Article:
Using human voice in social media helps organizations build relationships

Posted by David Gomez

The use of social media by various organizations has exploded in the last few years. The problem is that short text-based messages lack a human element the public desires.

With the arrival of new social media technology, numerous organizations are having a difficult time finding the most effective ways to manage these user interactions to maximize the positive experience for their customers. Now, University of Missouri researchers have discovered that using a personal human voice when communicating online results in much higher user satisfaction ratings than impersonal communication.
    
The human element is key when dealing with social media.
    
“There is great value in using a human voice when communicating and developing good relationships with the public,” Hyojung Park, a doctoral candidate at the Missouri School of Journalism, said. “Perceptions of relationships with an organization seem to be significantly more favorable when the organization’s social networking page has a human presence rather than an organizational presence. Levels of trust, commitment, and satisfaction from users all appear to be positively affected by the use of the human voice in social media.”
    
In the study, the researchers showed the participants mocked up social media websites for large, established for-profit and nonprofit organizations. The mock ups also came complete with user comments and direct responses from the organizations’ public relations representatives.

The user comments were of various tones, from positive to negative. Some of the social media sites had the name and picture of the organization representative alongside their messages, while other social media sites only had a presence that included no names or pictures.

The researchers saw that the participants had a much more positive attitude about the social media websites that had a conversational human voice. The websites that only had an organizational presence online were perceived to be much less favorable. The researchers also found that for-profit organizations had a greater chance of being perceived as using a conversational human voice than their nonprofit counterparts.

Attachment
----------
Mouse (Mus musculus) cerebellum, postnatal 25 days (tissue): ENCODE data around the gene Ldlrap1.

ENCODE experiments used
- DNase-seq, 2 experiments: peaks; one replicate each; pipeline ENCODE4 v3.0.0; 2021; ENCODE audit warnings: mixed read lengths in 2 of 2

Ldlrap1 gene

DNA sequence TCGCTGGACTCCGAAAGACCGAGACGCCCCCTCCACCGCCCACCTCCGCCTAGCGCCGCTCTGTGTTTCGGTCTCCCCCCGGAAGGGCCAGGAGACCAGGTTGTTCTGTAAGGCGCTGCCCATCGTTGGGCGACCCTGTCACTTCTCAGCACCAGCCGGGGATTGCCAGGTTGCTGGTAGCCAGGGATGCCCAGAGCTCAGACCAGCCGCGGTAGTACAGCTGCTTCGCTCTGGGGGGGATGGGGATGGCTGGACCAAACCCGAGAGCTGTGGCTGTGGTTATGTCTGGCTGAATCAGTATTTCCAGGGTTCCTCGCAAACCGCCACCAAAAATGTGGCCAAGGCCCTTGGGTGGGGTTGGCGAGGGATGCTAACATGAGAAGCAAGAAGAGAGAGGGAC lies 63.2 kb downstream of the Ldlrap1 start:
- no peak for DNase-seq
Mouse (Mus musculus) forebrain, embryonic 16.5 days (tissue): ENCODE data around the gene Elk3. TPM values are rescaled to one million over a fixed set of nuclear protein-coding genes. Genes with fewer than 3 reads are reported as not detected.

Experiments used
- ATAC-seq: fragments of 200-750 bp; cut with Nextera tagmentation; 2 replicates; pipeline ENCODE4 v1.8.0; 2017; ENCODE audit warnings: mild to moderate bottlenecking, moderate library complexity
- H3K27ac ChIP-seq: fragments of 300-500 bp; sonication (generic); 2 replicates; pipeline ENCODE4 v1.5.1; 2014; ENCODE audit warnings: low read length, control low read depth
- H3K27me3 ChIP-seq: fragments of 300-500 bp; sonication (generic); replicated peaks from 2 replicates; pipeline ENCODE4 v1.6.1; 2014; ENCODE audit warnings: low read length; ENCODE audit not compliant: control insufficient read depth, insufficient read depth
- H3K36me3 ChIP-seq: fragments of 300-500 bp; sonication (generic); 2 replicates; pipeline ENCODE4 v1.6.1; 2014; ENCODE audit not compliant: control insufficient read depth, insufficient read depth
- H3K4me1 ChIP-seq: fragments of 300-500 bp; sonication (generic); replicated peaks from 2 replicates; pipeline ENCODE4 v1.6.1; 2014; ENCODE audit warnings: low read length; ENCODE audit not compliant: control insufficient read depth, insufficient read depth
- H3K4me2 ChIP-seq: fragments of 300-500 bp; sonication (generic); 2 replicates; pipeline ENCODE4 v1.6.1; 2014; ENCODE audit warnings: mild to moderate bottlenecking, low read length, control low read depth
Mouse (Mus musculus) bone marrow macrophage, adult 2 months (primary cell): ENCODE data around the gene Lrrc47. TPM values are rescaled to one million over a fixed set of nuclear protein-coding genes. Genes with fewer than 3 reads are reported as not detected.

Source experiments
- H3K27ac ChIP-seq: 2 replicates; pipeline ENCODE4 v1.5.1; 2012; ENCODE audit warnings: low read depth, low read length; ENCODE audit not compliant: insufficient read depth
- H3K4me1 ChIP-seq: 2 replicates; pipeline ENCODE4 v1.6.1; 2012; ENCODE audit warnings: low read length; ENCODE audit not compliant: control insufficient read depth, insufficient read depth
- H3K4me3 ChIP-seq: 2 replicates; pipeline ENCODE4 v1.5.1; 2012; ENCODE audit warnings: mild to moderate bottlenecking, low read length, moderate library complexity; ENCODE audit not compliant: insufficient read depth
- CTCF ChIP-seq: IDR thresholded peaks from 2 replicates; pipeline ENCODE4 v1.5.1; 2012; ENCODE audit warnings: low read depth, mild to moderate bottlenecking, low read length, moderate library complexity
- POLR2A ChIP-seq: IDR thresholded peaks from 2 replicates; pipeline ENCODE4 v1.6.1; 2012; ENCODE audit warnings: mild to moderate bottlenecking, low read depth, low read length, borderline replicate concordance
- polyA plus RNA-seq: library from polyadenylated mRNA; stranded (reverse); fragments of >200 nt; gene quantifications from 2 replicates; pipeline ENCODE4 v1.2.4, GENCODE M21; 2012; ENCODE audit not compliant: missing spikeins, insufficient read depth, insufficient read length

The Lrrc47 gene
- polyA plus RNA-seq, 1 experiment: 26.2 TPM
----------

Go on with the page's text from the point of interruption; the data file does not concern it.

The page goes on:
Park feels that using human voice on social media can produce important emotions within the community who receives the messages.

“Communicating in a human voice adds a sense of personal and sociable human contact to the interaction with the public,” Park said. “We have evidence that perceived conversational human voice may promote trust, satisfaction, and commitment in relationships between an organization and the public, which in turn results in favorable behavioral intentions toward an organization.”

Park says that human presence versus organizational presence is a new way for organizations to think about how they can take more advantage of interpersonal aspects of social media. She thinks that this study can be used as a fundamental building block for making a body of knowledge that can help experts and scholars understand how social media can be used for the management of relationships.

Park presented the study at the International Public Relations Research Conference this past March and won the top student paper award for her work. There’s no word on whether or not she accompanied her win with a tweet.